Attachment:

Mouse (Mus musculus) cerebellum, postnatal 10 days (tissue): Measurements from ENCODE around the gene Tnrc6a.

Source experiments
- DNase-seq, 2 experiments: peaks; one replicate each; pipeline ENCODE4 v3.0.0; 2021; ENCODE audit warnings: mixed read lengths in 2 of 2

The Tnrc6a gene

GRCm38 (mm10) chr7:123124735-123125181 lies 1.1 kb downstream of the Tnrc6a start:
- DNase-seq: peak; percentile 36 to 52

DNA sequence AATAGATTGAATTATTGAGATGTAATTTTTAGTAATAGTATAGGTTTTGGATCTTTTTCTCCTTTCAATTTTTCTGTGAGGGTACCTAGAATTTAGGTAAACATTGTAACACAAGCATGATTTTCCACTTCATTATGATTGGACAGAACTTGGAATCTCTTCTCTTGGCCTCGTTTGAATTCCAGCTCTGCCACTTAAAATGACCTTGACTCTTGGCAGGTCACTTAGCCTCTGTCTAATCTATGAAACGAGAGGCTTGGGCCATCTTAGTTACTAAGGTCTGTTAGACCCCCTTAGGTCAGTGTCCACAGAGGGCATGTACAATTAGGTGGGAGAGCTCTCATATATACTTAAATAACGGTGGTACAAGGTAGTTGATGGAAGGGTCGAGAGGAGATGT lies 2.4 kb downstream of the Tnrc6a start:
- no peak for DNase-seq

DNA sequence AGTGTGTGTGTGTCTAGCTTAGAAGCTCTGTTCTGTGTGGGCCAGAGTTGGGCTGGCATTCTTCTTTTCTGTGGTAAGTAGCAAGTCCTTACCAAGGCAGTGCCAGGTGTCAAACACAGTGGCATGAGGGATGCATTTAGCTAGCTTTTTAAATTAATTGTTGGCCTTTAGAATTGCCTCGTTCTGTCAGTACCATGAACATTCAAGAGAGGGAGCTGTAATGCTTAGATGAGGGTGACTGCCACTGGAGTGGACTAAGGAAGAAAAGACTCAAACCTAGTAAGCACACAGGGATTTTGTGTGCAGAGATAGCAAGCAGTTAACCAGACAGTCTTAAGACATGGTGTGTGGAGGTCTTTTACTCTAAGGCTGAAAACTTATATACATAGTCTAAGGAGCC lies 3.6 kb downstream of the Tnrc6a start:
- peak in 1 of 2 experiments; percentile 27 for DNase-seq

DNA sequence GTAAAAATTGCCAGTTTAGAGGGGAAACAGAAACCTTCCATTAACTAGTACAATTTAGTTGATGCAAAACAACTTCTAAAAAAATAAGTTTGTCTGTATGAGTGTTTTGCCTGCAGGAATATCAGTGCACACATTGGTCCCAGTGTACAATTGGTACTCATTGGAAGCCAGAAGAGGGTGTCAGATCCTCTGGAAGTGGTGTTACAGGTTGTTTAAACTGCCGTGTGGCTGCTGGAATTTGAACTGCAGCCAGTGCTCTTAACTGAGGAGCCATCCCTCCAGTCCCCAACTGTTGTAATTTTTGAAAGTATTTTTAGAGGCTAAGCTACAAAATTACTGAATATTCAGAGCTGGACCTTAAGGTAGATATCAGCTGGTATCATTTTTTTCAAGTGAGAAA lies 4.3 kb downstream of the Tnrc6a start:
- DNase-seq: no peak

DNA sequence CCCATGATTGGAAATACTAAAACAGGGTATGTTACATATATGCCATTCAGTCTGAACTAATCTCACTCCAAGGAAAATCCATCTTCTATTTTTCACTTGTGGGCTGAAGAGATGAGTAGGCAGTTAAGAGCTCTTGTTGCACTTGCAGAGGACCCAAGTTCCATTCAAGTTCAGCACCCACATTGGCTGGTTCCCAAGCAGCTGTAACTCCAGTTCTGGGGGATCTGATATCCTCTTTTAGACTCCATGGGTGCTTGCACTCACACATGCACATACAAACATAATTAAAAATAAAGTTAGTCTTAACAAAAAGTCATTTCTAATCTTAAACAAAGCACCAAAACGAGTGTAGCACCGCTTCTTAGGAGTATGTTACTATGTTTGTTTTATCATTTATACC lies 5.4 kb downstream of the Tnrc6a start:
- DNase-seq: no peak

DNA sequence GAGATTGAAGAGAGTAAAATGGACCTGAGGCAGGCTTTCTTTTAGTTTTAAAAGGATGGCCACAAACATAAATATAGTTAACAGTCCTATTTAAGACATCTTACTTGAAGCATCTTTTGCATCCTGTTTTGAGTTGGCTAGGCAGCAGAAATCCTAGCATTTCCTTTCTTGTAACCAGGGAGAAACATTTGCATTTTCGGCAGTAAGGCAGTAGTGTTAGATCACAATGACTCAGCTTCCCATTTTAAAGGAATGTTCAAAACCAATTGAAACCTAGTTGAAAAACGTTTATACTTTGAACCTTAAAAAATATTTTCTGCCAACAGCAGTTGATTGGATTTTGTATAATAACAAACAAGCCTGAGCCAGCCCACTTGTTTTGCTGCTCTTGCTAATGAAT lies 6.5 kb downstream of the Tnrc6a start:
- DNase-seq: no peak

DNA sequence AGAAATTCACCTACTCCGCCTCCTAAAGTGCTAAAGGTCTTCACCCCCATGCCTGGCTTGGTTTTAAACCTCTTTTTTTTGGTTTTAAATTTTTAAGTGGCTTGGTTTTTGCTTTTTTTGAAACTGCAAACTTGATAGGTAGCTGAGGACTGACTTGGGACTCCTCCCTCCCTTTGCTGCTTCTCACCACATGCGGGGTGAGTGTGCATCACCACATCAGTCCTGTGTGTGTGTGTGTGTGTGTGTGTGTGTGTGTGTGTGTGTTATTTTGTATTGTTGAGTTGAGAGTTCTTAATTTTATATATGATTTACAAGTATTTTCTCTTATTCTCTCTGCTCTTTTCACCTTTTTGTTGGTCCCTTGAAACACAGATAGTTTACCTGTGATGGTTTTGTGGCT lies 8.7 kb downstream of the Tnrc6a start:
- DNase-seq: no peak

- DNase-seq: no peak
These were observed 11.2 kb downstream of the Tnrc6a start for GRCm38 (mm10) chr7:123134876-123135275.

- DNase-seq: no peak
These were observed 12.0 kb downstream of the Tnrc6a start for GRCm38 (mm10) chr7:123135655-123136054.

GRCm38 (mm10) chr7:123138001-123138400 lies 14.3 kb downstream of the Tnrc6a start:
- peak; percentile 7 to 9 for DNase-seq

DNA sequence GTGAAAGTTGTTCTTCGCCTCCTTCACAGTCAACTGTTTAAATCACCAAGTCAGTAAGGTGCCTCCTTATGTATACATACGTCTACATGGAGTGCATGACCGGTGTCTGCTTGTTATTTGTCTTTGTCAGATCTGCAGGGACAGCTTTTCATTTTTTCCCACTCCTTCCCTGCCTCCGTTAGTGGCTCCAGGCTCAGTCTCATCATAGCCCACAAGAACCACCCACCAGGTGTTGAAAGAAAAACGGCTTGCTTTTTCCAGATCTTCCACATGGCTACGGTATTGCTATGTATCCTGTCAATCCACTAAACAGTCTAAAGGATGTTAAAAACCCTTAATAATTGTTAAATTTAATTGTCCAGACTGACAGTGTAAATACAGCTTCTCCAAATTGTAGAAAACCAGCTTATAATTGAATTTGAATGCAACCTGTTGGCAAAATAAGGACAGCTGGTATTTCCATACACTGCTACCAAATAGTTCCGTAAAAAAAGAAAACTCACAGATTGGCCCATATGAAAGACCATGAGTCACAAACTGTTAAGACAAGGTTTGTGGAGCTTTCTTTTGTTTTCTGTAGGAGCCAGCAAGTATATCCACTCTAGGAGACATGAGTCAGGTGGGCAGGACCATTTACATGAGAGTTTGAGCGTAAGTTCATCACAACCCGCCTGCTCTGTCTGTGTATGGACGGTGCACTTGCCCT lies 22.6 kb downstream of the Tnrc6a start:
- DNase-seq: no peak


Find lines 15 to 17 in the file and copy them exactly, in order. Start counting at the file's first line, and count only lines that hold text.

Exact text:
DNA sequence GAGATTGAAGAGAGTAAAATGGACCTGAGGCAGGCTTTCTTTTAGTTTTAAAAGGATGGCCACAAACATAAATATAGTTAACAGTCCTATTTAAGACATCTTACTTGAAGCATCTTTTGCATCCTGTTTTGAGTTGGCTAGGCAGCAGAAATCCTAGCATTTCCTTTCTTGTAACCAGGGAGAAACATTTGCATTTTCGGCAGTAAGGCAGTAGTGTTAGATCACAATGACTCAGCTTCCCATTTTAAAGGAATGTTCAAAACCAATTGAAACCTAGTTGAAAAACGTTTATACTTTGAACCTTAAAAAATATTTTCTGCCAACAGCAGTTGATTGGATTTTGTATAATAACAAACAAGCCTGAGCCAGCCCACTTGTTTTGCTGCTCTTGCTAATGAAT lies 6.5 kb downstream of the Tnrc6a start:
- DNase-seq: no peak

DNA sequence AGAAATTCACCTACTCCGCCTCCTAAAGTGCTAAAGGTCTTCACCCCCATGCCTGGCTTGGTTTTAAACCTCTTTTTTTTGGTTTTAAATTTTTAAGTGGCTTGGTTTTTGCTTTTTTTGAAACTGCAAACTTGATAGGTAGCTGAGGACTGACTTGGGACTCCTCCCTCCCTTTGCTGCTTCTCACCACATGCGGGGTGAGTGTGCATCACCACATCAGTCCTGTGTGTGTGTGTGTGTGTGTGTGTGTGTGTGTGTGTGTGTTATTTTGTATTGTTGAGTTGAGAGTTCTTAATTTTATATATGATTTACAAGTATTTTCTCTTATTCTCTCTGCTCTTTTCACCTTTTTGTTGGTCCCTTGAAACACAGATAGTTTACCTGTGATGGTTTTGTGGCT lies 8.7 kb downstream of the Tnrc6a start: